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Chapter

Cover Security Studies: Critical Perspectives

3. Orders, power, and hierarchies  

This chapter discusses what it means to adopt a critical perspective to analyse security. It highlights the fact that critical perspectives share a common concern with identifying and transforming forms of domination and oppression. To identify how security may be connected to domination and oppression requires uncovering the logics of the socio-political order in which a security mobilization takes place. The chapter then looks at the different ways that we can conceptualize power and how power can (re)produce hierarchies through identities, ideas, interests, institutions, and infrastructures. It also illustrates how forms of domination and oppression made possible by security mobilizations can be contested and resisted.

Book

Cover Security Studies: Critical Perspectives

Xavier Guillaume and Kyle Grayson

Security Studies: Critical Perspectives takes a question-centred approach by introducing the analysis of security from critical and interdisciplinary perspectives. It provides a set of analytic steps so that readers develop the critical thinking skills and confidence to ask important questions about security and our worlds in contemporary politics. Common-sense security assumptions that reproduce forms of oppression and domination are revealed and their justifications decentred while perspectives inclusive of class, gender and sexualities, ethnicity and race, religion, disability, culture and ideology, political belonging, and the global south are introduced. In doing so, the chapters in this book combine critical analysis with concrete empirical issues that connect readers to the social and political worlds around them.

Book

Cover Rethinking Political Thinkers

Edited by Manjeet Ramgotra and Simon Choat

Rethinking Political Thinkers is composed of six Parts. Part I looks at the boundaries of the political. This Part considers the view of philosophers, such as Plato, Socrates, Sojourner, Aristotle, bell hooks, and Kautilya. Part II discusses social contract theory and criticisms of the theory. The text then turns to liberal modernity and colonial domination in Part III. Part IV covers freedom and revolution and Part V looks at inclusion and equality. Part VI considers violence, power, and resistance. The text then moves on to cover the liberal self and Black consciousness. Part VIII is about sex and sexuality, with a chapter on Michel Foucault among others. The final chapter examines the environment, considering it in both the human and non-human contexts.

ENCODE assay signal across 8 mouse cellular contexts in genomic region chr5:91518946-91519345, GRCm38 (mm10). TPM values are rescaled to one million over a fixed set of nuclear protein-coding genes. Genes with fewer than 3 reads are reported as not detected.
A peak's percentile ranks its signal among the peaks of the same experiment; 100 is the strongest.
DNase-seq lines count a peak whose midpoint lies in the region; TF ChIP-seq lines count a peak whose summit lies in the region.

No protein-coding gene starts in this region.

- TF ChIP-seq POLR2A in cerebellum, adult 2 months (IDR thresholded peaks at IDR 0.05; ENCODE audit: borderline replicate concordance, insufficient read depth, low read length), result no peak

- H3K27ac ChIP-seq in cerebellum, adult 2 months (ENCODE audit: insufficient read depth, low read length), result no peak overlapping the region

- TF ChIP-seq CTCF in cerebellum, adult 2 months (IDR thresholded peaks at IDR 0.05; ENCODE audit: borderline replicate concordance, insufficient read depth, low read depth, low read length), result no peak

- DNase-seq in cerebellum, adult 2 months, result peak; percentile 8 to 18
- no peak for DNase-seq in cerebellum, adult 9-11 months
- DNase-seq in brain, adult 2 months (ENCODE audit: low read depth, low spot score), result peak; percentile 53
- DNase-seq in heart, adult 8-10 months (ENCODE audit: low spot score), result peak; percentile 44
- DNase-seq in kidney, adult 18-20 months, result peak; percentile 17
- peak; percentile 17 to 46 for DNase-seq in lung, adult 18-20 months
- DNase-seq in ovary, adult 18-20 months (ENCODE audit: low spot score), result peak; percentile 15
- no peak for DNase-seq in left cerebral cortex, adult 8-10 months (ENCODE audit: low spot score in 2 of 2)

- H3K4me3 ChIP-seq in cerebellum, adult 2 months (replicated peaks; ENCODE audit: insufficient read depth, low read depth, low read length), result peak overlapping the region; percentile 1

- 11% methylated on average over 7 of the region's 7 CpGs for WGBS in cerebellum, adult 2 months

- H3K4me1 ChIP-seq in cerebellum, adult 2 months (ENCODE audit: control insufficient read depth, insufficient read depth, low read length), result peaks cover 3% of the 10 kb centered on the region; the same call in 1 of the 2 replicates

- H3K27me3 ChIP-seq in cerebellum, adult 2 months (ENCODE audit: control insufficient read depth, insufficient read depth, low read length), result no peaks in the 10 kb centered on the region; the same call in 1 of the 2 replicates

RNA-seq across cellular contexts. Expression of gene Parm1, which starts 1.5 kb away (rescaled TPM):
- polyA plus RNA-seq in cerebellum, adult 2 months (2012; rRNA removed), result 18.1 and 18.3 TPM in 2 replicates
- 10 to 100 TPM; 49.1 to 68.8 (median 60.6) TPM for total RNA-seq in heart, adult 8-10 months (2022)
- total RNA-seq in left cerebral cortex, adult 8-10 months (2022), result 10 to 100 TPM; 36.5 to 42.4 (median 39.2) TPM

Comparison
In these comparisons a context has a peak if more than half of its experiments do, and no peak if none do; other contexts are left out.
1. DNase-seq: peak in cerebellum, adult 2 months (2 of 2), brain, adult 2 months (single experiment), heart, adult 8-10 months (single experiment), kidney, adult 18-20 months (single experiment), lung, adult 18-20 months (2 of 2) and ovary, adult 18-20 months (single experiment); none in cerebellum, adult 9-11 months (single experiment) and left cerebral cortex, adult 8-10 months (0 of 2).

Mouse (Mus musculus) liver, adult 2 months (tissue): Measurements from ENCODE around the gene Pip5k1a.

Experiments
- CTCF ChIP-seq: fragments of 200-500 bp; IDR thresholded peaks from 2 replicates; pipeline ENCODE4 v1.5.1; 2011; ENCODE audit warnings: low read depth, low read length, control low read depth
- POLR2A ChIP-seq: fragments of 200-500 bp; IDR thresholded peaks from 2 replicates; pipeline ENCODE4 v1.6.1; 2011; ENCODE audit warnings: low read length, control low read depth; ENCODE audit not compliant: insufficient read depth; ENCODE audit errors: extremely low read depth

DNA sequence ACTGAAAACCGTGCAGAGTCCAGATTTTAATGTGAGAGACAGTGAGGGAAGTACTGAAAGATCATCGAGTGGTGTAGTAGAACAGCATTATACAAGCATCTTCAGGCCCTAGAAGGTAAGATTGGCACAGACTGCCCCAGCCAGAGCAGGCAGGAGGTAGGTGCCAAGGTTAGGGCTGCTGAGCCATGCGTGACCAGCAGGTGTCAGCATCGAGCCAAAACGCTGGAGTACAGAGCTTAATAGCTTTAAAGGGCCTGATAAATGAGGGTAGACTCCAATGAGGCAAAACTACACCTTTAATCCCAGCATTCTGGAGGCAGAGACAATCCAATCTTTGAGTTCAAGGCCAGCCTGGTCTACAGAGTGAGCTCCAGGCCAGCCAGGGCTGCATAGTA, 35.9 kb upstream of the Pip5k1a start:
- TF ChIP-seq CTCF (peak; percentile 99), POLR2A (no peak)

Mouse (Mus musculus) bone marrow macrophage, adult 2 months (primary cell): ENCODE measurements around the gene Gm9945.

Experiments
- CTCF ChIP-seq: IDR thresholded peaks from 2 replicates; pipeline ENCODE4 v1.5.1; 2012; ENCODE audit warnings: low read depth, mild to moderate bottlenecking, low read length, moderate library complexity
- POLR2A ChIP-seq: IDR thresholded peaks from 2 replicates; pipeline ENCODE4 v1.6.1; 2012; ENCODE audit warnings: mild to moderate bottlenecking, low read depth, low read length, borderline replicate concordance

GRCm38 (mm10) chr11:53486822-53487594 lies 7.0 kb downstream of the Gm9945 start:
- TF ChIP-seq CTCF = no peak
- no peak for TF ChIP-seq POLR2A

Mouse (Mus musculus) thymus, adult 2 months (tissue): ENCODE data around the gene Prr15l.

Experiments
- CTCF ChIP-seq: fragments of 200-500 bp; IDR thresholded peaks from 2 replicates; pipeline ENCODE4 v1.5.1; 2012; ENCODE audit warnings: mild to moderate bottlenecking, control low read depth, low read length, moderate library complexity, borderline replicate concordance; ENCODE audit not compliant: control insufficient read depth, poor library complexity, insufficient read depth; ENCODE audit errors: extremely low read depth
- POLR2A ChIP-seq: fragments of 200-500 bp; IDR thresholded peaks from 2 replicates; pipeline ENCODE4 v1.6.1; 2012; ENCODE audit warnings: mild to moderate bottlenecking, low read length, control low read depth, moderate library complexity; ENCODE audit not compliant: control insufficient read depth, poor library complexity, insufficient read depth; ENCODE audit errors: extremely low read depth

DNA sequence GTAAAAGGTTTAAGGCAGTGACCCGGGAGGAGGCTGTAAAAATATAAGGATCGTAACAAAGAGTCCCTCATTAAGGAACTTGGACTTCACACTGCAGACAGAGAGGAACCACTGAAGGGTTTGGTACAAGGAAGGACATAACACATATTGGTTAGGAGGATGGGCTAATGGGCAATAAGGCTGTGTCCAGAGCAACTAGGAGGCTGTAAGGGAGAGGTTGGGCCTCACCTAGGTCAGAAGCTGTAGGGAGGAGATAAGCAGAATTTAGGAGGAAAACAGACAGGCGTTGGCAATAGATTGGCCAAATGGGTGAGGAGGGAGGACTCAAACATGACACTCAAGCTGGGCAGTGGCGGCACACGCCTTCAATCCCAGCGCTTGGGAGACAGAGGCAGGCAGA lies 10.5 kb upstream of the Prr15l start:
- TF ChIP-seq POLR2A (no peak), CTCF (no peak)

Chapter

Cover International Relations of the Middle East

12. The Arab–Israeli Conflict  

Charles Smith

This chapter discusses different aspects of the Arab–Israeli conflict over time — military, political, and economic. The first two decades of the Arab–Israeli conflict, often marked by armed hostilities, were notable for Arab refusal to recognize Israel's existence. Since the 1967 war, Arab states, specifically Syria and Saudi Arabia, have displayed willingness to recognize Israel, and two, Egypt and Jordan, have signed peace treaties; Yasser Arafat recognized Israel's right to exist in the 1993 Oslo agreement. In this regard, most Arab states have adopted a realist approach to the Arab–Israeli conflict, seeking coexistence based in part on acceptance of Israel's military supremacy. In contrast, Israel appears to insist on security through regional domination, coupled with retention of the West Bank as Greater Israel.

Chapter

Cover Rethinking Political Thinkers

10. Carole Pateman and Charles Mills  

Terrell Carver

This chapter begins by providing an overview of contractualism, explaining how social contract theories emerged in early modern north-west Europe as a critique of monarchical absolutisms. Contract theorists argued that absolutist monarchical governments were illegitimate. In recent years, political theorists Carole Pateman and Charles Mills have signally exposed the exclusionary violence and inclusionary discriminations related to gender, race, and class that lay within this apparently universal egalitarianism. To do this, they have theorized three prior contracts of domination: the sexual contract, the racial contract, and the settler contract. Each prior contract explains hypothetically how self-selected individuals have agreed that they can subordinate those whom they have already excluded. Thus, the subsequent social contract legitimates, not the human equality implied in its stated premises, but the inequalities that it fails to disclose. The chapter also registers the development of a further ‘capacity’ or ‘ableist’ contract modelled on the prior contracts of gender, race, and class. It examines the principles of contractual egalitarianism in relation to the subordinating dynamics of capitalist inequality.